- City of Boise
- Boise Mayor Dave Bieter delivers his State of the City address at the Egyptian Theatre, Sept. 1, 2016.
Boise Mayor Dave Bieter's opening act for his State of the City address Sept. 1 was Ballet Idaho's Elizabeth Barreto and Andrew Taft performing a duet of Elvis Presley numbers. However, Bieter was quick to remind the audience at the Egyptian Theatre that many of the changes to the city during his four terms in office have not just been song-and-dance.
In particular, Bieter pointed to the city's new effort to address chronic homelessness. The mayor announced that on Friday, Sept. 2, the city would begin accepting requests for proposals to establish a permanent structure that could house 40-50 chronically homeless men and women. The plan, which Bieter said came in the shadow of controversy surrounding the Cooper Court homeless encampment, came about after securing financial commitments from Idaho Housing and Finance and Saint Al's and St. Luke's health systems.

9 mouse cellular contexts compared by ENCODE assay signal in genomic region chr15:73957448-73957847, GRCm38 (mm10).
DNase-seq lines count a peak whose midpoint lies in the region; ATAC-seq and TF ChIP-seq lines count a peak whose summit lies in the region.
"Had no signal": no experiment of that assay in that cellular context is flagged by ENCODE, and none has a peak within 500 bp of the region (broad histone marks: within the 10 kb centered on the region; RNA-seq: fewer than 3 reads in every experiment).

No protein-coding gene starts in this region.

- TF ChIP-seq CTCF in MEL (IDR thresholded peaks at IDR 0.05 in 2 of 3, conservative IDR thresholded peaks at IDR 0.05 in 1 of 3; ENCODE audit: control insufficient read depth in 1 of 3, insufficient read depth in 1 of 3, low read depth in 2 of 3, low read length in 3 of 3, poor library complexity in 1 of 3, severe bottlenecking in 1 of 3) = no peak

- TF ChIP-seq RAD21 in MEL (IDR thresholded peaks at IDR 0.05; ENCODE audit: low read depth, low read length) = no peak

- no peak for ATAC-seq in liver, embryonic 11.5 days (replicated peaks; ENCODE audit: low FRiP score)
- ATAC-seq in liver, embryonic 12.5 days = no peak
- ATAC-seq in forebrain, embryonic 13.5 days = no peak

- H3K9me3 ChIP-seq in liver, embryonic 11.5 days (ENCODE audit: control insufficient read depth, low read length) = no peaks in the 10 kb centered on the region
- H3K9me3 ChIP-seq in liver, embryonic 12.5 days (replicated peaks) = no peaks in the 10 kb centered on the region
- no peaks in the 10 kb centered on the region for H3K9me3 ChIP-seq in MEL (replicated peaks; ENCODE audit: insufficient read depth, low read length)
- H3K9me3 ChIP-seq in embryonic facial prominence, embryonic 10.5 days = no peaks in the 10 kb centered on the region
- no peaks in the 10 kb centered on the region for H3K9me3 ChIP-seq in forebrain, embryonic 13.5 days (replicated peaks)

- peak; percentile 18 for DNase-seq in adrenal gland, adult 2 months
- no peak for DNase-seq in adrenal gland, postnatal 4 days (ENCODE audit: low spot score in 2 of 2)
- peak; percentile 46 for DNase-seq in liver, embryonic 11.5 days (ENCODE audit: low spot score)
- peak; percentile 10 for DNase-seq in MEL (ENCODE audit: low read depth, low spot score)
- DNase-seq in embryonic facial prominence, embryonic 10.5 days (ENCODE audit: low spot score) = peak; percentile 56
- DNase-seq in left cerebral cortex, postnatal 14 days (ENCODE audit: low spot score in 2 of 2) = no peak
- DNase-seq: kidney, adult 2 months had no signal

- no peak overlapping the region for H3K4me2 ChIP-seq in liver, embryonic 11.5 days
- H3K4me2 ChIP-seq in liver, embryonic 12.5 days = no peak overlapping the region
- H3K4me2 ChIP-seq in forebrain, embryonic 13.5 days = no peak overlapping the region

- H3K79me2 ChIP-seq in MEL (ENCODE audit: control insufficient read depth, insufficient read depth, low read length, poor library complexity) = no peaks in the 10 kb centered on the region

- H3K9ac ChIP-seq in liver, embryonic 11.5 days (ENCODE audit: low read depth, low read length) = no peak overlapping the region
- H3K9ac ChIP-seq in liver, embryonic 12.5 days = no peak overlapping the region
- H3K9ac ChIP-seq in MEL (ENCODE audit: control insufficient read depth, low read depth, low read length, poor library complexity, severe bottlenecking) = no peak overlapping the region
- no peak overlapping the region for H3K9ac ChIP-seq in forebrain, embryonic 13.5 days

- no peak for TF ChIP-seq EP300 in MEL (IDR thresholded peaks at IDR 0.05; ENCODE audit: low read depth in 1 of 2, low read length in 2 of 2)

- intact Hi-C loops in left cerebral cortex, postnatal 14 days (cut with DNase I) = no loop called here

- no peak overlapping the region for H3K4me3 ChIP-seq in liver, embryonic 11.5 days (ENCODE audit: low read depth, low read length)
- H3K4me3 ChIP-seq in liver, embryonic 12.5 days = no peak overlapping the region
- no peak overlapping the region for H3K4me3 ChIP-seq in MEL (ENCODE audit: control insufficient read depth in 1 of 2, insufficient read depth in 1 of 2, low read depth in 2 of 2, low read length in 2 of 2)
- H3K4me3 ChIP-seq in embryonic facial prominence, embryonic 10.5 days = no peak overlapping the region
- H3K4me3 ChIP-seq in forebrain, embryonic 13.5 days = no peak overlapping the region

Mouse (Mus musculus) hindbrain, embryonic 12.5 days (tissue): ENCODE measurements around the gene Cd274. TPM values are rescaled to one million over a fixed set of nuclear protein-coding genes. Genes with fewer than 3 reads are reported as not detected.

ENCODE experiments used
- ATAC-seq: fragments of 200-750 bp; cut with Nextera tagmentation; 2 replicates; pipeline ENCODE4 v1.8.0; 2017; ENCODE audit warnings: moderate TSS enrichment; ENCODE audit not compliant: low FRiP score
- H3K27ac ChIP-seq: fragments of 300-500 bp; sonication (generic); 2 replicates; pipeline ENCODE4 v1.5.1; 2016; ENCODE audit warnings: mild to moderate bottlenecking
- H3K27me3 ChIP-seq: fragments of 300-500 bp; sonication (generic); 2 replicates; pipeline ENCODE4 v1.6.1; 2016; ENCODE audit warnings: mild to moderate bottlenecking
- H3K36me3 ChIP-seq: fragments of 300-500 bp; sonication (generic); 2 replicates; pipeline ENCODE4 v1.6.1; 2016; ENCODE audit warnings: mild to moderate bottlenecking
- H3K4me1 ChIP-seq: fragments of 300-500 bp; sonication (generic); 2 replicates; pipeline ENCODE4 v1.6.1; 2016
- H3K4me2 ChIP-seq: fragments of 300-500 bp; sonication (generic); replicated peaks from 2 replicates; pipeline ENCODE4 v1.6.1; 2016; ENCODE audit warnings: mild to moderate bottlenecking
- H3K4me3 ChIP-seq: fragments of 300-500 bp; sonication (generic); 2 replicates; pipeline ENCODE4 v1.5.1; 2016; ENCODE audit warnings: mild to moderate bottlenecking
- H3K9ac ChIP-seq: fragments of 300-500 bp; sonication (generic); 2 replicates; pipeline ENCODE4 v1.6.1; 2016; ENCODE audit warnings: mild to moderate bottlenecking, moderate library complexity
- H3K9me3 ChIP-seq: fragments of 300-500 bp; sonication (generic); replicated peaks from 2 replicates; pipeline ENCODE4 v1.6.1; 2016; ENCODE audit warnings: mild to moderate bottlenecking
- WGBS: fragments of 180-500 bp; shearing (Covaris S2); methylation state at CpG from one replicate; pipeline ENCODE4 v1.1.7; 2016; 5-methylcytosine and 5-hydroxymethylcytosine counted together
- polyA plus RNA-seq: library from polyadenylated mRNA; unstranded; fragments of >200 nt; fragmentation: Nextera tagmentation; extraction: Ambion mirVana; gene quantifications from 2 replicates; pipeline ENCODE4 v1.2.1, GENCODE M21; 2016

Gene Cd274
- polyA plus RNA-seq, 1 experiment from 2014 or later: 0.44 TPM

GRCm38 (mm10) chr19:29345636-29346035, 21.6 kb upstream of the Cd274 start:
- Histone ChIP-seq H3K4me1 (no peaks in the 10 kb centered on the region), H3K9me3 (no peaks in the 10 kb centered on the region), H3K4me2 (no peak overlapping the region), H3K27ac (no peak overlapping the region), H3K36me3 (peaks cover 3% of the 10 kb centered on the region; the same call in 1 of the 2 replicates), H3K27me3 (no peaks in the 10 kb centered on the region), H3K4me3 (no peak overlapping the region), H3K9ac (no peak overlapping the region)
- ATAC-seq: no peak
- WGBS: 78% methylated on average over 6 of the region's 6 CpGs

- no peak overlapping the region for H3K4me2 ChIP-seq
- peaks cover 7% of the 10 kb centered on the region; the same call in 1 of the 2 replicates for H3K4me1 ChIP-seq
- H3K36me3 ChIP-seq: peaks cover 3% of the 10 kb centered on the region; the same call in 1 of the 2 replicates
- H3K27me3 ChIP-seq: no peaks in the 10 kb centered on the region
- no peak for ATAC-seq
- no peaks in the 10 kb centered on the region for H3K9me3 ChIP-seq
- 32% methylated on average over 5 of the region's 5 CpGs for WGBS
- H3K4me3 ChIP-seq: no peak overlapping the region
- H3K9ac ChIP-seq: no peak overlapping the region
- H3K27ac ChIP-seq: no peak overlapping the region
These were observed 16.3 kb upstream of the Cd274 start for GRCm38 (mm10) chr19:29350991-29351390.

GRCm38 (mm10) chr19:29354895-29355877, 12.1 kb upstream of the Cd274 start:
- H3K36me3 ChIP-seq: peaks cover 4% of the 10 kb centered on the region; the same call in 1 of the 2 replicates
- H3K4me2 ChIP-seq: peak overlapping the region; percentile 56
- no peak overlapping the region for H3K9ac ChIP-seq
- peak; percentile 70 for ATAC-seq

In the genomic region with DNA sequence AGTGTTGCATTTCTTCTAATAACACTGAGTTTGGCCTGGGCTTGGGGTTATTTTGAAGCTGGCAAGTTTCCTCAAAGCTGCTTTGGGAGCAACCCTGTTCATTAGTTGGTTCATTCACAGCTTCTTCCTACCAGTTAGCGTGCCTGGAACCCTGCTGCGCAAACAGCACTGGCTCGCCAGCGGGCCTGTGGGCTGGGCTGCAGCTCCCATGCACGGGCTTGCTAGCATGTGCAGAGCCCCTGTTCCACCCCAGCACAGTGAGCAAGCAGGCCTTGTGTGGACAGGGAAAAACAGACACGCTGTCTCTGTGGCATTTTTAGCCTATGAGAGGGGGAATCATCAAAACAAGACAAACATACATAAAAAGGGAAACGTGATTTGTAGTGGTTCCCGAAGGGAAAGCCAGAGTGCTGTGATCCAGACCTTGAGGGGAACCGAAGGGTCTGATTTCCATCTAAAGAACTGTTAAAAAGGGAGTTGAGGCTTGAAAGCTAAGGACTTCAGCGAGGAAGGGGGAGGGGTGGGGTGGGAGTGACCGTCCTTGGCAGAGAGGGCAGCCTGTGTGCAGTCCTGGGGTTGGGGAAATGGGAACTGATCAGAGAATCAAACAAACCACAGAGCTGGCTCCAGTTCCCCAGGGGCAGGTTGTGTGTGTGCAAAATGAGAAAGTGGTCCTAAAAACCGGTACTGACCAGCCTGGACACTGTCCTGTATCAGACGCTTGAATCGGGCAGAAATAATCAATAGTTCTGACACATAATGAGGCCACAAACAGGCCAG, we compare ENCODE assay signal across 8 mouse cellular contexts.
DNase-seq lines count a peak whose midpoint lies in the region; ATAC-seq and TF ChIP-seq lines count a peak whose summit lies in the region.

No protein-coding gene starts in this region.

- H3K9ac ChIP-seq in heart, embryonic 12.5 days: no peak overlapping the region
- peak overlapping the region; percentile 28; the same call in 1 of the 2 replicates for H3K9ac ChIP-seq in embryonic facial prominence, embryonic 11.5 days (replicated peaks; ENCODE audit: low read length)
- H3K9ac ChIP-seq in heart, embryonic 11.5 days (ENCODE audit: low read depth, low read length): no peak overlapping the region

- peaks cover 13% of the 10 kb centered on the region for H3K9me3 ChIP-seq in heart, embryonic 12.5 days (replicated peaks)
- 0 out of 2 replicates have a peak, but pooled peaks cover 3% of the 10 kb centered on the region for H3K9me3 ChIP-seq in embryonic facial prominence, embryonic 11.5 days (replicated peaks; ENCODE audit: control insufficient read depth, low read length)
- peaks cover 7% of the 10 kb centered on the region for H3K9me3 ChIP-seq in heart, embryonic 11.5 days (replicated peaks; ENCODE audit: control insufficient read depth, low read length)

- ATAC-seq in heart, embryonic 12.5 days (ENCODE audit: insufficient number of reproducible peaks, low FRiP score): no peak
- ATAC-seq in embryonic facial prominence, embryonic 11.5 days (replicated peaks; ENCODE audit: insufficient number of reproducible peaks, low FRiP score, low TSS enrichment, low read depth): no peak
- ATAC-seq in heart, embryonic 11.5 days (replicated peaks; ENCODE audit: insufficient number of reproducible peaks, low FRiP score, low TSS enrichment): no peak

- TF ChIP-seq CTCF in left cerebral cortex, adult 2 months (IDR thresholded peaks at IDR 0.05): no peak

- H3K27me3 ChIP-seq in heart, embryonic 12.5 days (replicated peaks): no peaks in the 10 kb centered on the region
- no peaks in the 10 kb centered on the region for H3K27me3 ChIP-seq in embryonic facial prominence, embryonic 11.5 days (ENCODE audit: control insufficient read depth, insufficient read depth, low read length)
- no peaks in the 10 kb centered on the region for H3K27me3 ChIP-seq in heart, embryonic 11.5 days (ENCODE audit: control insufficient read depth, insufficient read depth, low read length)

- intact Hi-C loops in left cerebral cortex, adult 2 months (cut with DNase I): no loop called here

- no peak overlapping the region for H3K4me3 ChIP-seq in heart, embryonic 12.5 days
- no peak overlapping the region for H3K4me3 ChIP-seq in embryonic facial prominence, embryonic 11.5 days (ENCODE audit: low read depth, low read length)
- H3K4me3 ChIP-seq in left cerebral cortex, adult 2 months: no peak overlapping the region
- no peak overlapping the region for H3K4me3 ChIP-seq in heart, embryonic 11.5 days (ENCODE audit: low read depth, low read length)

Bieter also pushed for voter approval of what is expected to be a referendum on this November's ballot to help the College of Western Idaho fund a proposed campus in downtown Boise's West End.
- City of Boise
- Marine veteran Charlie Linville receives a key to the city from Boise Mayor Dave Bieter.
"It'll take all of us to get the two-thirds vote that they'll need," said the mayor.
Bieter's push for a "yes" vote came even before CWI trustees had announced the referendum. A CWI press conference on the matter is scheduled for Tuesday, Sept. 6.
While hizzoner reminded the gathering that the new Bown Crossing Branch Library would open in spring 2017, he now has his sights set on what he called "the mother ship"—the main branch of the Boise Public Library on Capitol Boulevard. Bieter pushed for what he called a private-public partnership in the coming years to renovate the main library.
"There's no better way for Boise to show its love for education than by investing in a new Main Library," he said.
The most applause at the event was directed to U.S. Marine veteran and Boise native Charlie Linville, who earlier this year became the first military amputee to summit Mount Everest. In awarding Linville a key to the city, Bieter said Linville "perfectly exemplifies what it is to be a Boisean."